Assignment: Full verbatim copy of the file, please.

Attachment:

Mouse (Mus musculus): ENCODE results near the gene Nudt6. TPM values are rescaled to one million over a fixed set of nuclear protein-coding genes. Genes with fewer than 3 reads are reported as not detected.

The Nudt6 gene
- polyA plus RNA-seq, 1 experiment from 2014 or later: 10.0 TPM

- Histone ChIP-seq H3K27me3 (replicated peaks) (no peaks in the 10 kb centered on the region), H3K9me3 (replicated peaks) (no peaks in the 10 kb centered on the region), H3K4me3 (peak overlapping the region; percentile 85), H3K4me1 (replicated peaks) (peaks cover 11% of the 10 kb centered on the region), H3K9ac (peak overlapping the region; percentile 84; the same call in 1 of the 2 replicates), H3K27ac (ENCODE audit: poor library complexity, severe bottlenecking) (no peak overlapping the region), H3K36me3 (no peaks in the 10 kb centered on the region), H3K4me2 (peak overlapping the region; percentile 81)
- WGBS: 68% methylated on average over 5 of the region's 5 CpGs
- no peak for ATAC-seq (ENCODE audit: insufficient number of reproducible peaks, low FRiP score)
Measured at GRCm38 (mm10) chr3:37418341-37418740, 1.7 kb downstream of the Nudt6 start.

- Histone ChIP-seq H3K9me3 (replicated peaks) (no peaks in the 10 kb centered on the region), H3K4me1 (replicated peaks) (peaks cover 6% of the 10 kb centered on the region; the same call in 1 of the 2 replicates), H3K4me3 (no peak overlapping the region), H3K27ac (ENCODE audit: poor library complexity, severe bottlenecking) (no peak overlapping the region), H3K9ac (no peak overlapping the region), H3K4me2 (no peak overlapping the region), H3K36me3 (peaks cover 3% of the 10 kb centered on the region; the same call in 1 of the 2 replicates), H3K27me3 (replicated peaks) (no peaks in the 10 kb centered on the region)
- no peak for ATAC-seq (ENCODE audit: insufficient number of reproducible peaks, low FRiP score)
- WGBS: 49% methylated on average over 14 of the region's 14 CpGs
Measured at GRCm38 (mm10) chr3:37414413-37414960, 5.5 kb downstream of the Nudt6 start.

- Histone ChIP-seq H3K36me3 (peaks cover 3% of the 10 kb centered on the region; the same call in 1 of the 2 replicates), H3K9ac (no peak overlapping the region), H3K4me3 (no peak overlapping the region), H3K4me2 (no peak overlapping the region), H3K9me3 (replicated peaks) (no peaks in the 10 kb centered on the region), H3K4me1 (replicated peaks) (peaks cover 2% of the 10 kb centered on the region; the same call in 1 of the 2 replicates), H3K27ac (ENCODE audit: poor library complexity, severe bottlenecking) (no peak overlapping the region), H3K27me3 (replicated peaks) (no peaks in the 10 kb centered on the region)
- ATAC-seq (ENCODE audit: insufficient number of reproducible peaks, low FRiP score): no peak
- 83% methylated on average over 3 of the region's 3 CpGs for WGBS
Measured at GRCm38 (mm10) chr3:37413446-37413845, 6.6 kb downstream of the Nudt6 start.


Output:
Mouse (Mus musculus): ENCODE results near the gene Nudt6. TPM values are rescaled to one million over a fixed set of nuclear protein-coding genes. Genes with fewer than 3 reads are reported as not detected.

The Nudt6 gene
- polyA plus RNA-seq, 1 experiment from 2014 or later: 10.0 TPM

- Histone ChIP-seq H3K27me3 (replicated peaks) (no peaks in the 10 kb centered on the region), H3K9me3 (replicated peaks) (no peaks in the 10 kb centered on the region), H3K4me3 (peak overlapping the region; percentile 85), H3K4me1 (replicated peaks) (peaks cover 11% of the 10 kb centered on the region), H3K9ac (peak overlapping the region; percentile 84; the same call in 1 of the 2 replicates), H3K27ac (ENCODE audit: poor library complexity, severe bottlenecking) (no peak overlapping the region), H3K36me3 (no peaks in the 10 kb centered on the region), H3K4me2 (peak overlapping the region; percentile 81)
- WGBS: 68% methylated on average over 5 of the region's 5 CpGs
- no peak for ATAC-seq (ENCODE audit: insufficient number of reproducible peaks, low FRiP score)
Measured at GRCm38 (mm10) chr3:37418341-37418740, 1.7 kb downstream of the Nudt6 start.

- Histone ChIP-seq H3K9me3 (replicated peaks) (no peaks in the 10 kb centered on the region), H3K4me1 (replicated peaks) (peaks cover 6% of the 10 kb centered on the region; the same call in 1 of the 2 replicates), H3K4me3 (no peak overlapping the region), H3K27ac (ENCODE audit: poor library complexity, severe bottlenecking) (no peak overlapping the region), H3K9ac (no peak overlapping the region), H3K4me2 (no peak overlapping the region), H3K36me3 (peaks cover 3% of the 10 kb centered on the region; the same call in 1 of the 2 replicates), H3K27me3 (replicated peaks) (no peaks in the 10 kb centered on the region)
- no peak for ATAC-seq (ENCODE audit: insufficient number of reproducible peaks, low FRiP score)
- WGBS: 49% methylated on average over 14 of the region's 14 CpGs
Measured at GRCm38 (mm10) chr3:37414413-37414960, 5.5 kb downstream of the Nudt6 start.

- Histone ChIP-seq H3K36me3 (peaks cover 3% of the 10 kb centered on the region; the same call in 1 of the 2 replicates), H3K9ac (no peak overlapping the region), H3K4me3 (no peak overlapping the region), H3K4me2 (no peak overlapping the region), H3K9me3 (replicated peaks) (no peaks in the 10 kb centered on the region), H3K4me1 (replicated peaks) (peaks cover 2% of the 10 kb centered on the region; the same call in 1 of the 2 replicates), H3K27ac (ENCODE audit: poor library complexity, severe bottlenecking) (no peak overlapping the region), H3K27me3 (replicated peaks) (no peaks in the 10 kb centered on the region)
- ATAC-seq (ENCODE audit: insufficient number of reproducible peaks, low FRiP score): no peak
- 83% methylated on average over 3 of the region's 3 CpGs for WGBS
Measured at GRCm38 (mm10) chr3:37413446-37413845, 6.6 kb downstream of the Nudt6 start.